May 31 No Colloquium (Memorial day)

June

Jun 7 James Reeves (Keele) - X-ray Spectroscopy of AGN (tentative title)
Jun 14 John Silverman (Tokyo) - Subaru Deep Surveys (tentative title)

How Can Supermassive Black Holes Drive the Evolution of Entire Galaxies?

Francesco Tombesi

UMD

Tuesday, Jan 12, 2016

Abstract

Powerful winds driven by active galactic nuclei (AGN) are often invoked to play a fundamental role in the evolution of both supermassive black holes (SMBHs) and their host galaxies, quenching star formation and explaining the tight SMBH-galaxy relations. A strong support of this "quasar mode" feedback came from the recent X-ray observation of a mildly relativistic accretion disk wind in an ultraluminous infrared galaxy and its connection with a large-scale molecular outflow, providing a direct link between the SMBH and the gas out of which stars form. Spectroscopic observations, especially in the X-ray band, show that such accretion disk winds may be common in local AGN and quasars. However, their origin and characteristics are still not fully understood. Detailed theoretical models and simulations focused on radiation, magnetohydrodynamic (MHD) or a combination of these two processes to investigate the possible acceleration mechanisms and dynamics of these winds. Some of these models have been directly compared to X-ray spectra, providing important insights into the wind physics. However, fundamental improvements on these studies will come only from the unprecedented energy resolution and sensitivity of the upcoming missions ASTRO-H (launch date early 2016) and Athena (2028).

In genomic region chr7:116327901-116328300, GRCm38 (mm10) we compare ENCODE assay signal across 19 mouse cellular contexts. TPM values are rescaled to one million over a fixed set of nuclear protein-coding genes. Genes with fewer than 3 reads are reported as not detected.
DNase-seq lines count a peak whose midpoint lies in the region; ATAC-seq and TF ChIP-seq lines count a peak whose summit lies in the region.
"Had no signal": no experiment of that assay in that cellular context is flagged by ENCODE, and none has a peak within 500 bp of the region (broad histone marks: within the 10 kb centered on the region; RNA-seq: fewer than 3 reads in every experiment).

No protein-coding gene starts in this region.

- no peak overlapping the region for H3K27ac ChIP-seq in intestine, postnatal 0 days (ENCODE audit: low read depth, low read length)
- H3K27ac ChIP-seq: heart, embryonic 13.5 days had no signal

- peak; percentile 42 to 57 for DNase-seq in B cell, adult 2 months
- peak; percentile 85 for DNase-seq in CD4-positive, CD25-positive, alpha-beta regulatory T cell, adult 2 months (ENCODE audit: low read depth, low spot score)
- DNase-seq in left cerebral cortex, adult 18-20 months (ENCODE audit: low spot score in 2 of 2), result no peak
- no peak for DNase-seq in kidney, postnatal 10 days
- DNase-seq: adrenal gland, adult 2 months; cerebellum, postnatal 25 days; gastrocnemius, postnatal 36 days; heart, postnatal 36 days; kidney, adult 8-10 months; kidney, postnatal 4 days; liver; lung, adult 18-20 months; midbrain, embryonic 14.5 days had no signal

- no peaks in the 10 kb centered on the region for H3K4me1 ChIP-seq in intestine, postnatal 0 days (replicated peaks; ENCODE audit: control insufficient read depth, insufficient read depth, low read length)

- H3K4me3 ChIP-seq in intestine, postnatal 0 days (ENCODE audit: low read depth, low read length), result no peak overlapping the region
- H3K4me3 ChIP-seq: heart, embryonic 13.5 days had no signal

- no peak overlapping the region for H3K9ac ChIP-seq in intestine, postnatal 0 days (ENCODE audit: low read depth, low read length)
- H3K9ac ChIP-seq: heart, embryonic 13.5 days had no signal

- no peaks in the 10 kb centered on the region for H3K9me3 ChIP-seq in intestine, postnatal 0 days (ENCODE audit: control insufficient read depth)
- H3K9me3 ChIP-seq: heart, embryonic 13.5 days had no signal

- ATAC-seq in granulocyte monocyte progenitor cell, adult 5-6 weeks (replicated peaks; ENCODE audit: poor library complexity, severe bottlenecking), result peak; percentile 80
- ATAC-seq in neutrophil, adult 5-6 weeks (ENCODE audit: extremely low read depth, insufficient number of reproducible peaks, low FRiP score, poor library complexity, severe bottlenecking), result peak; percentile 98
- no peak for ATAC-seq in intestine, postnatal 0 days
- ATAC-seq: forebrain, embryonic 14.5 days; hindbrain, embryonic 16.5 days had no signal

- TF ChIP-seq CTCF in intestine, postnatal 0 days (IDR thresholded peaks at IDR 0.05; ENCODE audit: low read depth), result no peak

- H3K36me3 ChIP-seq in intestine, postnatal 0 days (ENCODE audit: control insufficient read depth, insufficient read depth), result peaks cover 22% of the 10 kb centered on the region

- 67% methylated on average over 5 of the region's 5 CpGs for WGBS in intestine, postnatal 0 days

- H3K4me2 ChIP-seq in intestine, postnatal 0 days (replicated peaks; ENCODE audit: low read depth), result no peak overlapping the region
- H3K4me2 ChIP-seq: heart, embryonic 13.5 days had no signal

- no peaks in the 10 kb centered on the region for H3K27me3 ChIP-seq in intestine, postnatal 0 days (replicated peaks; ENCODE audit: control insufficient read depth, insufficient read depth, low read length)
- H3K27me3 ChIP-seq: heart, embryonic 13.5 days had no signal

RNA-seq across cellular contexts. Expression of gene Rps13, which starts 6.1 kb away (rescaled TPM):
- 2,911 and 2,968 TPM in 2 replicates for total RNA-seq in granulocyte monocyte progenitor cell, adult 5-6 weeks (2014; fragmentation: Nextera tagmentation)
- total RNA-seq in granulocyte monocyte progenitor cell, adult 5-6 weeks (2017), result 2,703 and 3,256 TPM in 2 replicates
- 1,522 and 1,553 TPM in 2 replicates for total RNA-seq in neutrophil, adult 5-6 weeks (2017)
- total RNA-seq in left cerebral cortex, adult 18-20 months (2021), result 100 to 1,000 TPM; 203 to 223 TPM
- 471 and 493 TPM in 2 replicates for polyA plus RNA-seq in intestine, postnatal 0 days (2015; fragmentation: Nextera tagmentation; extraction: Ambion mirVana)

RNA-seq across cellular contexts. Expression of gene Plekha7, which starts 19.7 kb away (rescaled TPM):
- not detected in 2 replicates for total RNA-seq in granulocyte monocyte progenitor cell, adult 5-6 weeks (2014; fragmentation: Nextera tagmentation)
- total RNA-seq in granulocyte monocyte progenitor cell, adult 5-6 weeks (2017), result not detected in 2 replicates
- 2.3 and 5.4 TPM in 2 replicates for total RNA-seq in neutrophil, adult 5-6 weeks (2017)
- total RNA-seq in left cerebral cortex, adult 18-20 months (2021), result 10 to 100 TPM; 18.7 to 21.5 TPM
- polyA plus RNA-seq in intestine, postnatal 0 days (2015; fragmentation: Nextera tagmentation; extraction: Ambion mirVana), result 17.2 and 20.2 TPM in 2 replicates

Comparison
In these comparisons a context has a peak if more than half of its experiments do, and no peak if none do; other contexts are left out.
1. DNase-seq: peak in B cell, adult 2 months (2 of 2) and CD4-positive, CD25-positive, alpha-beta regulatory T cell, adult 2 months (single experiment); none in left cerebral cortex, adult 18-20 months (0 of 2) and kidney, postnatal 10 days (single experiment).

Habitability Around Single Stars and in Multiple Stellar Systems

Manfred Cuntz

U. Texas at Arlington

Tuesday, Feb 2, 2016

Abstract

Habitability, i.e., the planet’s potential to develop and sustain life, is a topic of intense research, encompassing both favorable conditions as, e.g., the size and stability of the stellar climatological habitable zones as well as adverse forcings. The latter encompass numerous factors including (but not limited to) intense UV, X-rays, and flares, including superflares, which have the potential of evaporating planetary atmospheres. These constituents apply to both planets around single stars and those hosted by multiple stellar systems. Regarding the latter, the analysis of planetary habitability is, however, more complex as, e.g., the presence of multiple stellar components affects both the extent and time-dependence of the climatological habitable zones and the domains of planetary orbital stability. Recent progress has been made in regard to binary systems, pertaining to both S-type and P-type planetary orbits. Detailed results have been obtained for a large variety of observed and theoretical systems, including systems detected by the Kepler mission. The purpose of my talk is to summarize recent results and to convey perspectives of future research.